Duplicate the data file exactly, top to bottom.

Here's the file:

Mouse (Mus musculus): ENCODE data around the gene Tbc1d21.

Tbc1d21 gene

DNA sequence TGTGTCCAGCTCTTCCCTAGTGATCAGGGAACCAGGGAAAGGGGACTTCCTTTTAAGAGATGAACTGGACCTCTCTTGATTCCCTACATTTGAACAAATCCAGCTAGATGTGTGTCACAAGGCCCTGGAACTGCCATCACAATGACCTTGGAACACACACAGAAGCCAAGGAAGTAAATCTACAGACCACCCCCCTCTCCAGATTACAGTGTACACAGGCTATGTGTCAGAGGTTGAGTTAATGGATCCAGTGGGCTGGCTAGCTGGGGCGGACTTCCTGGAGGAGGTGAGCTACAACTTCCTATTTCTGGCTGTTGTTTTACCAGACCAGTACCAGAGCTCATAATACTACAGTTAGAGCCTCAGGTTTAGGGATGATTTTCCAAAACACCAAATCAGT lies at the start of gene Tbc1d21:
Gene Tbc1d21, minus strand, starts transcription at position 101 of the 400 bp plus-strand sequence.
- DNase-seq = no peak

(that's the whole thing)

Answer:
Mouse (Mus musculus): ENCODE data around the gene Tbc1d21.

Tbc1d21 gene

DNA sequence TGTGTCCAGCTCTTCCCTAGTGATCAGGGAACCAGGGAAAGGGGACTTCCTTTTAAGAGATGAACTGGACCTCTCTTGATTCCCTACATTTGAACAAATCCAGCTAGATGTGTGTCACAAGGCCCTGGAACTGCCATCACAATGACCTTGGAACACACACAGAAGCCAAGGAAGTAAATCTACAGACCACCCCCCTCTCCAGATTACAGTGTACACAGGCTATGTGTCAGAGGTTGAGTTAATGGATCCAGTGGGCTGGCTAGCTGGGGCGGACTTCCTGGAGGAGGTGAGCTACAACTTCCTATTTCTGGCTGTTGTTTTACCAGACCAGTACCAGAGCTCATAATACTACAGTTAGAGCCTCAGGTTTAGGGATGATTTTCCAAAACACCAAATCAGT lies at the start of gene Tbc1d21:
Gene Tbc1d21, minus strand, starts transcription at position 101 of the 400 bp plus-strand sequence.
- DNase-seq = no peak